Advance Review: Edgar Allen Poe’s: The Premature Burial

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When I was a kid I used to curl up with old Tales from the Crypt comics I had snuck from my Uncle. A blanket over my head, reading by flashlight, I tried not to make a sound as I knew I wasn’t supposed to be reading these at such a young age. Taboo has always been a fundamental element to horror.

Well, sorry to get all personal on you; lets dive into Edgar Allen Poe’s: The Premature Burial as adapted by Richard Corben. The comic is actually two stories for your money which is kind of nice–both decent portrayals of some fairly famous works by Edgar Allen Poe.

The first story is about a necrophiliac man plotting to kill his wife, so right away you know this comic isn’t going to hold back any punches. Corben does the art as well as the writing and his style reminds me of some of those old Tales from the Crypt stories I mentioned earlier. Everything is dark, full of grotesque faces and a healthy dose of nudity (because like I said taboo and horror go hand in hand). The first story doesn’t exactly have a coherent plot, its more akin to a nightmare which makes sense considering the source material was more or less just Edgar Allen Poe’s essay about how horrible it would be to be buried alive.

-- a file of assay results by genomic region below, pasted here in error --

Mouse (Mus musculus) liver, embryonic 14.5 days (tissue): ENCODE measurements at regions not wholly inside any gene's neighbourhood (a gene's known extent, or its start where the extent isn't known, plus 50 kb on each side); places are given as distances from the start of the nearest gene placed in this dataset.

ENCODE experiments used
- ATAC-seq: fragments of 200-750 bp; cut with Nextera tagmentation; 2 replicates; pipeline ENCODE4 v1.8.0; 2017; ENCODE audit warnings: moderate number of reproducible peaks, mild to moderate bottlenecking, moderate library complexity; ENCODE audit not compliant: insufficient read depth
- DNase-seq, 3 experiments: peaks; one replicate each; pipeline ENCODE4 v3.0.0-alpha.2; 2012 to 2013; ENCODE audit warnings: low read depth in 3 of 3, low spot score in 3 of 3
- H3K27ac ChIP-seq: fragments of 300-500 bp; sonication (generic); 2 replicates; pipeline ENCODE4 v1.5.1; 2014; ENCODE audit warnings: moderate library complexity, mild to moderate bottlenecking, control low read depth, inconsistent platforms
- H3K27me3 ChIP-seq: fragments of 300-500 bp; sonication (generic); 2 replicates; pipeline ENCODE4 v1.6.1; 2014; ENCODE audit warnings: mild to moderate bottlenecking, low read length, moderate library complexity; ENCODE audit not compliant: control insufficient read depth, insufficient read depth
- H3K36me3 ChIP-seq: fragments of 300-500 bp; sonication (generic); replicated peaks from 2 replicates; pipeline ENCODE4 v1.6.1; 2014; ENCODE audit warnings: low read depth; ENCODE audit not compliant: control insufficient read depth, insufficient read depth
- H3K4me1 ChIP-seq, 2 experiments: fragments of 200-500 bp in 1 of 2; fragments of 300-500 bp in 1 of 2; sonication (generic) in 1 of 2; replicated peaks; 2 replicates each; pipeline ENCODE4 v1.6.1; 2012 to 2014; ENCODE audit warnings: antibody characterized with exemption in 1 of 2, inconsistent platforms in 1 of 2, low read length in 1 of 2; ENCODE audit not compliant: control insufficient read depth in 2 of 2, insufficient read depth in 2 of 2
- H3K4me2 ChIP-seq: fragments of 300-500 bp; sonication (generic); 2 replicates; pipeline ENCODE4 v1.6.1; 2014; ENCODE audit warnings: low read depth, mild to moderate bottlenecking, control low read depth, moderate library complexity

The second story features another premature burial and has a more coherent storyline, this one based off the classic “The Cask of Amontillado” about a man’s revenge on another with horrifying ending. All in all the stories don’t match Poe’s quality of wordplay but as pure pulp they can’t be beat.

The fear of being buried alive is a tale which attracts readers because it asks us to be put in the place of the dead. To empathize with how alone and trapped they must feel. So, if you dare, pull a blanket over your head, light up a flashlight and try not to make a sound when you pick up Edgar Allen Poe’s: The Premature Burial by Image next week.

Final Verdict 7/10. Recommended but only if you are into pulp horror.